LONDON -- Leonardo has completed a first round of studies into converting the British-developed Airlander airship into a surveillance platform and is now in discussion with a number of potential international customers to take the project forward, according to company officials.

"We have looked at the types of sensors we could fit, where they would be situated on the platform, and what the integration issue could be," said a Leonardo Airborne and Space Systems spokesman in the UK, talking just hours after the Airlander 10 had completed its first flight.

Leonardo Airborne and Space Systems, formerly known as Selex ES, has been privately funding the initial intelligence, surveillance and reconnaissance (ISR) scoping work in partnership with Airlander developer Hybrid Air Vehicles.

Radars, electro-optical and electronic-warfare systems are among the capability packages scoped so far.

Airlander has a payload capacity of up to 10,000 kg (22,050 lbs) and an endurance of five days if manned, longer if unmanned. The airship uses lighter-than-air and aircraft technology to generate lift.

Lockheed Martin is developing a rival airship to the Airlander and earlier this year signed a letter of intent with Straightline Aviation to deliver 12 airships starting 2018 for cargo-carrying duties.

The British company sees cargo lifting to remote sites, passenger travel, communications and defense roles as being among the applications for the Airlander 10. There is also a much bigger Airlander 50, which is still on the drawing board.  

Hybrid Air Vehicles and Leonardo had been hoping to secure a deal with the British Ministry of Defence to test a sensor package, but that prospect has fallen by the wayside, at least for the moment.    

"We are obviously keen to offer the capability to the UK for trials and demonstration and we are in regular contact with the MoD, but there is nothing concrete at the moment," the Leonardo spokesman said. "The scoping has proven that in terms of payload capability and flexibility, it would be well suited to MoD requirements; for example providing search and rescue in the Mediterranean."

The lack of British interest has seen the companies refocus their efforts on the international market.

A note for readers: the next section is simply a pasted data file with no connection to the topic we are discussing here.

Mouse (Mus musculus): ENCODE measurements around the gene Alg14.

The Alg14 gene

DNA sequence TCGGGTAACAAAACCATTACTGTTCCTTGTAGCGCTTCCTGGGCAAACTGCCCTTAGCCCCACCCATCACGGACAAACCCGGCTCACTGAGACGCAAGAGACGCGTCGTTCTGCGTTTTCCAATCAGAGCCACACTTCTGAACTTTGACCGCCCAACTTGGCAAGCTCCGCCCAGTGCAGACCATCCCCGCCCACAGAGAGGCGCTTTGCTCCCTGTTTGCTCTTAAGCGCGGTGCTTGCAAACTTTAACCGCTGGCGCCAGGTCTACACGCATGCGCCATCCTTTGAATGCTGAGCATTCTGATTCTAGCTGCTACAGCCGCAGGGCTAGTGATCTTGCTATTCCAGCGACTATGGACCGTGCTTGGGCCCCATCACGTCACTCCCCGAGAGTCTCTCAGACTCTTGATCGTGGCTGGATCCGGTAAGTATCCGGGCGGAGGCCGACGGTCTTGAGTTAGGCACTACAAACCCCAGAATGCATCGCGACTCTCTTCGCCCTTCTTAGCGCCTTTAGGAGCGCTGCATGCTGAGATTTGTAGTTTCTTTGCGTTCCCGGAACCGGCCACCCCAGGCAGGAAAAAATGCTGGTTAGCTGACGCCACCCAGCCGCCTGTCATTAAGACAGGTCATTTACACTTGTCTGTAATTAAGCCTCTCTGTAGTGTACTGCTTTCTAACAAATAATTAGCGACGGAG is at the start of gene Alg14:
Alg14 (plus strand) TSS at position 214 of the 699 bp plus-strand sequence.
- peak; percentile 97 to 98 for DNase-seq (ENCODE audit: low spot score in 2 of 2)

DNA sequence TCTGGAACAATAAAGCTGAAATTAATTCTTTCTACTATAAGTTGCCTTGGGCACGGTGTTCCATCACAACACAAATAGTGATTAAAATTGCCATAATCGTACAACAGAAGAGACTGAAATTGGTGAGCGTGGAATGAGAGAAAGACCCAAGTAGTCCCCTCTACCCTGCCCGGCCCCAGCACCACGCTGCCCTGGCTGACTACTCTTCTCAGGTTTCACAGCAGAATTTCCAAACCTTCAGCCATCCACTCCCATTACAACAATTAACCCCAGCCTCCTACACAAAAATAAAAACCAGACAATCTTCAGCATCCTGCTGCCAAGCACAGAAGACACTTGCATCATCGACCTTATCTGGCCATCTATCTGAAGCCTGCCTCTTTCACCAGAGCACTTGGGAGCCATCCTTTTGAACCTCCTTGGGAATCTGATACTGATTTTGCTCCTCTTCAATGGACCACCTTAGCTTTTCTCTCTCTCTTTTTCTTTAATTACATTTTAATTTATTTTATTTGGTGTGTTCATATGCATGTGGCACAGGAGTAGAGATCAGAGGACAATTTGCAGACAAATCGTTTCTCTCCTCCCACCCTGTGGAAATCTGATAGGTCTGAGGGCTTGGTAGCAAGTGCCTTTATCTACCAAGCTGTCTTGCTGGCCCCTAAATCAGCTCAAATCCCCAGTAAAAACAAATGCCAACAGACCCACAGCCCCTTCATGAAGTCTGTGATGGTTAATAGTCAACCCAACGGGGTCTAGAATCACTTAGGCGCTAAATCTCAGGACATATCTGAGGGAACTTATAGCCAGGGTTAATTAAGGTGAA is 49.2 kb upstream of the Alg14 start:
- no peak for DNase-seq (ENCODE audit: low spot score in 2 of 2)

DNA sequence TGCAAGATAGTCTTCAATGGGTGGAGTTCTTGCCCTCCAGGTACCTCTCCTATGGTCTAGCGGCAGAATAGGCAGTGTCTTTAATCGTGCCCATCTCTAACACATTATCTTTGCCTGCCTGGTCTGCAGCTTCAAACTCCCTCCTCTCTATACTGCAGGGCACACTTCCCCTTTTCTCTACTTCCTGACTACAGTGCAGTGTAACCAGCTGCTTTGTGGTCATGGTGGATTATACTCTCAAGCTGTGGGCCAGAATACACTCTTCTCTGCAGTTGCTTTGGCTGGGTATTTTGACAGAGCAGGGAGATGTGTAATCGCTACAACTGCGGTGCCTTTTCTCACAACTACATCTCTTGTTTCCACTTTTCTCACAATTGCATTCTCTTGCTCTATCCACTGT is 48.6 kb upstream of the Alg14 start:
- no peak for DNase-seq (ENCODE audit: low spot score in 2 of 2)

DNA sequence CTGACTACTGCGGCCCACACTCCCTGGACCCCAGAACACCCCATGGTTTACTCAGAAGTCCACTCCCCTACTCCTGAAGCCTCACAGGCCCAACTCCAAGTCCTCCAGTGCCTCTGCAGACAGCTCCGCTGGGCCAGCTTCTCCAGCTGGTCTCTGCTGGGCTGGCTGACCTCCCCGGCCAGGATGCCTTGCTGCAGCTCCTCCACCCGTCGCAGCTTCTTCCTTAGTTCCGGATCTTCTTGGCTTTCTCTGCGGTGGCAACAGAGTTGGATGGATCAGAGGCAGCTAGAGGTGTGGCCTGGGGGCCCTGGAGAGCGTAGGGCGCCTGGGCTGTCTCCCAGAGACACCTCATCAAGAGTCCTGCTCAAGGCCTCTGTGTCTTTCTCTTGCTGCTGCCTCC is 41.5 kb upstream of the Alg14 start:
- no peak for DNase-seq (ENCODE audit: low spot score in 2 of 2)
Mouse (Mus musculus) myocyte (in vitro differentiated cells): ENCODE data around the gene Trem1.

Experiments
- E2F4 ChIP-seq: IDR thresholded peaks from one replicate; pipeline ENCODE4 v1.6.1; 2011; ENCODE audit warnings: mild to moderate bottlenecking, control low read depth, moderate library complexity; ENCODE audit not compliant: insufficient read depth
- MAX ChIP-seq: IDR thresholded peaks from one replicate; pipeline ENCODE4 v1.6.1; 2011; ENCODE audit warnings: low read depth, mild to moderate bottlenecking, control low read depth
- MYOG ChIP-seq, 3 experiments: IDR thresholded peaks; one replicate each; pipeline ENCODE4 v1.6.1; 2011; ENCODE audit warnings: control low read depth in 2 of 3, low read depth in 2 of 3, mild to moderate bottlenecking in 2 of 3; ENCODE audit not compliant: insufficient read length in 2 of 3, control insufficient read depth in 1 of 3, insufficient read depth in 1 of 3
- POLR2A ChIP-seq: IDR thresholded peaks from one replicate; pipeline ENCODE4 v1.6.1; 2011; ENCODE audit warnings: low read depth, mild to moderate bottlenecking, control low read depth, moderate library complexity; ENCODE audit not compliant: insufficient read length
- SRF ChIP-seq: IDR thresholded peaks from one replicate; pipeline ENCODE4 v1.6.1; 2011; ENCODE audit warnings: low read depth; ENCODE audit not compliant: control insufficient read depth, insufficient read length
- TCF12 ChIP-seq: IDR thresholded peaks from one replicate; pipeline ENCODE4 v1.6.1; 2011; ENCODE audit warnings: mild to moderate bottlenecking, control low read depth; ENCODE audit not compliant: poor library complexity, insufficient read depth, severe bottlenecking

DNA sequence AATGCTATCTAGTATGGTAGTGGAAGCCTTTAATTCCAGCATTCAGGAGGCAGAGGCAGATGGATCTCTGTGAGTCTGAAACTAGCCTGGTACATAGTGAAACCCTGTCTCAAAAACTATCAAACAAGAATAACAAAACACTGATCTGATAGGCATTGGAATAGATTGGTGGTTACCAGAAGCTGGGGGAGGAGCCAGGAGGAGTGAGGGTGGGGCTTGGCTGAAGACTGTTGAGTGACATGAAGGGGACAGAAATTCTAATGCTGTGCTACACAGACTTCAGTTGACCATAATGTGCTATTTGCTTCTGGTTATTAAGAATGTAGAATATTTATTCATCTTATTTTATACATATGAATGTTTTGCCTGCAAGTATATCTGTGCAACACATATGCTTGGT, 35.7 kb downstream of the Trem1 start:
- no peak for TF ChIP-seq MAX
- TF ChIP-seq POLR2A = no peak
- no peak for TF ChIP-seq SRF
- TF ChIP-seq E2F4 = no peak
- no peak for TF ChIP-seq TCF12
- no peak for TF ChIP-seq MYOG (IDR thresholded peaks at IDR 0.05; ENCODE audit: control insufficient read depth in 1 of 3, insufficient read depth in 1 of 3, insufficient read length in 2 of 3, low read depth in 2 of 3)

"We are exploring opportunities for intelligence, surveillance and reconnaissance ISR trials with a number of potential export customers," said the Leonardo spokesman. "We have got increased interest from other governments and defense  organisations globally."

An earlier version of the airship secured a place in the Northrop Grumman-led long endurance multi-intelligence vehicle (LEMV) program for the US Army, but the project was cancelled -- although not until test flights had taken place in the US.

The vehicle was later sold back to Hybrid Air Vehicles and modified and updated to become the Airlander 10, which took off from Cardington airfield, England, on Wednesday for a 19-minute test flight. The demonstration saw the world's largest air vehicle climb to a height of 500 feet and reach a speed of 35 knots.

In a separate surveillance-platform move Aug. 17, the British MoD announced it had ordered a third Airbus Defence and Space-developed Zephyr-S unmanned air vehicle to add to two machines ordered in February.

The solar-powered UAVs can fly for up to 45 days at a time and can operate at altitudes of up to 70,000 feet.

The UAVs, called "pseudo satellites" by Airbus because they fly on the edge of space, will take part in operational concept demonstrator trials starting 2017 to explore their potential for use by special forces and others in communications and other roles.

The MoD said they had ordered the third Zephyr to allow two airframes to be tested simultaneously and demonstrate operational handover to show that the capability could be sustained indefinitely.

Andrew Chuter is the United Kingdom correspondent for Defense News.

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